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Listeria control and safe food training for dietary managers




Thigeel, Hanaa Abid, author
Kendall, Patricia A. (Patricia Ann), 1947-, advisor
Sofos, John Nikolaos, committee member
Bunning, Marisa, committee member

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Elderly individuals are a growing sector in the U.S. population. With that increase, the need for long-term care facilities (LTCF) is growing as well. It is estimated that 5% of individuals age 65 or older and 20% of individuals age 85 or older live in long-term care facilities. Due to aging, the immune system of the elderly becomes weak, which increases the vulnerability to foodborne illnesses. Other factors associated with aging like chronic disease, dementia, lack of physical activity and entering nursing homes, can also contribute to the increased susceptibility to foodborne diseases. For these reasons, caregivers of the elderly, including dietary managers who serve food to the elderly, should be aware of factors that can increase the likelihood of contracting infection. Listeria monocytogenes is a particularly important foodborne pathogen that can cause severe illnesses or even deaths in populations at higher risk for foodborne illness, including the elderly. "Listeria Control and Safe Food Training for Dietary Manager" was an on-line course developed to provide important information about this pathogen and suggested control measures. The training module targeted Dietary Managers and Registered Dietitians who work in LTCF. The module consisted of three segments and was 47 minutes long. The module included PowerPoint® slides, recorded audio, written scripts and reference links. Pre and post questionnaires were used to measure the course outcomes along with course evaluation items. Multiple-choice knowledge questions were developed and evaluated for reliability, content validity and difficulty by module developers. Of 20 questions initially developed from the course content and tested for reliability, 13 questions were selected as final questions. Participant recruitment for the module pilot testing was conducted through winter 2010. Participants were recruited via state Dietary Manager Associations and state associations for Registered Dietitians and Dietetic Technicians. Emails and advertisement fliers were used for recruiting efforts. Of 211 participants who showed interest in the module, 143 participants were able to complete both the pre and post knowledge questionnaires. Participants who completed the course received one continuing education credit from their professional organization. The module knowledge scores achieved significant increase (P<0.0001) from pre to post-questionnaire. The knowledge score overall increased from 65.7% correct pre to 88.7% post. The course evaluation showed that more than 90% agreed or strongly agreed that they gained new and useful information from the course and planned to use the information in training others. They also found the web module a convenient way to earn continuing education credits. Feedback gained from course pilot test and evaluation will be considered as a helpful tool in making improvements to future on-line courses.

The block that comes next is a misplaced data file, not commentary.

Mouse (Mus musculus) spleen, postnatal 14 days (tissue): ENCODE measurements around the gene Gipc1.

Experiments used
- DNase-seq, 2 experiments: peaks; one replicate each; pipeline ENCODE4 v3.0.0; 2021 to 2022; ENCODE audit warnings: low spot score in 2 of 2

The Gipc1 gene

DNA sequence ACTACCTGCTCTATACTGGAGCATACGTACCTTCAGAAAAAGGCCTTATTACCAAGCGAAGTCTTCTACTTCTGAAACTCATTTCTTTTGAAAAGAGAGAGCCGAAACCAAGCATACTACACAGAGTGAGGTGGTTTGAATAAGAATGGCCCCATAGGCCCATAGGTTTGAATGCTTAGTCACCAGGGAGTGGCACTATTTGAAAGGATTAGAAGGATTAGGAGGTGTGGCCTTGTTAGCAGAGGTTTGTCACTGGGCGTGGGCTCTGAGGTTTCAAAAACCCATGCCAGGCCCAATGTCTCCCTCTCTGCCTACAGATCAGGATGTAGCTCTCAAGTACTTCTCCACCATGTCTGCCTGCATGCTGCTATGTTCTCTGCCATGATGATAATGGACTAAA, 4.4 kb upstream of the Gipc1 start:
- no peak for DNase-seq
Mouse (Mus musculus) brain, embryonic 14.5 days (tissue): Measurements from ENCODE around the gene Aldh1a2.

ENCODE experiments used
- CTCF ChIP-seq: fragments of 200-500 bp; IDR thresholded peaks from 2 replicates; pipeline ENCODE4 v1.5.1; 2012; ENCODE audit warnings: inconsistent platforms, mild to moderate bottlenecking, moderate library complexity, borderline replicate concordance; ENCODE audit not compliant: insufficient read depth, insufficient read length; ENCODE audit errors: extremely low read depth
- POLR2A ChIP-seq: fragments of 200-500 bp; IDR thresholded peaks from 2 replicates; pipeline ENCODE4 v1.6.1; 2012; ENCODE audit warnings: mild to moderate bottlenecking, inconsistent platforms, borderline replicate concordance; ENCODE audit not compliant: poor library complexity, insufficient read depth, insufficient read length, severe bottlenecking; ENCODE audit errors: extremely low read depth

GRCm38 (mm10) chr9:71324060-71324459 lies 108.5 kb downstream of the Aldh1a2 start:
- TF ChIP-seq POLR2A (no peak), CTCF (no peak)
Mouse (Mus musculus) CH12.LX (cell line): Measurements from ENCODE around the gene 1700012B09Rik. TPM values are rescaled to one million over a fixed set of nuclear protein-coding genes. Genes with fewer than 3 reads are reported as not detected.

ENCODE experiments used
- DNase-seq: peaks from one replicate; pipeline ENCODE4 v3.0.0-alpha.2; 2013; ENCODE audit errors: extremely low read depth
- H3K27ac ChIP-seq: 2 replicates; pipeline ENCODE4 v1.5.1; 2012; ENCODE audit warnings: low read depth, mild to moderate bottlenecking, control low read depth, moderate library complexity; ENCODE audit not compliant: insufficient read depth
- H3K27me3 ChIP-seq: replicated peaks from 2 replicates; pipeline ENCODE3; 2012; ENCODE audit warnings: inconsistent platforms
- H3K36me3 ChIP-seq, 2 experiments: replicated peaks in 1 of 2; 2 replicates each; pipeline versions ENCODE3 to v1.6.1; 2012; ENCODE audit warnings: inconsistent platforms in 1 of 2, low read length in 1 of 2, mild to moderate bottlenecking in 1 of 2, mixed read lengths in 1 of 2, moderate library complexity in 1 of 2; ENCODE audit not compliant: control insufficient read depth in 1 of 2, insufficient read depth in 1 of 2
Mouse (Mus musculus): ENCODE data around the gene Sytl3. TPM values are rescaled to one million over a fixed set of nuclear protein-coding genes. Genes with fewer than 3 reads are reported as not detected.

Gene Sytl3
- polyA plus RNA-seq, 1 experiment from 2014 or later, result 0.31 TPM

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dietary managers training
Listeria monocytogenes -- Prevention
Listeria control
Foodborne diseases -- Prevention
food safety
Food -- Safety measures


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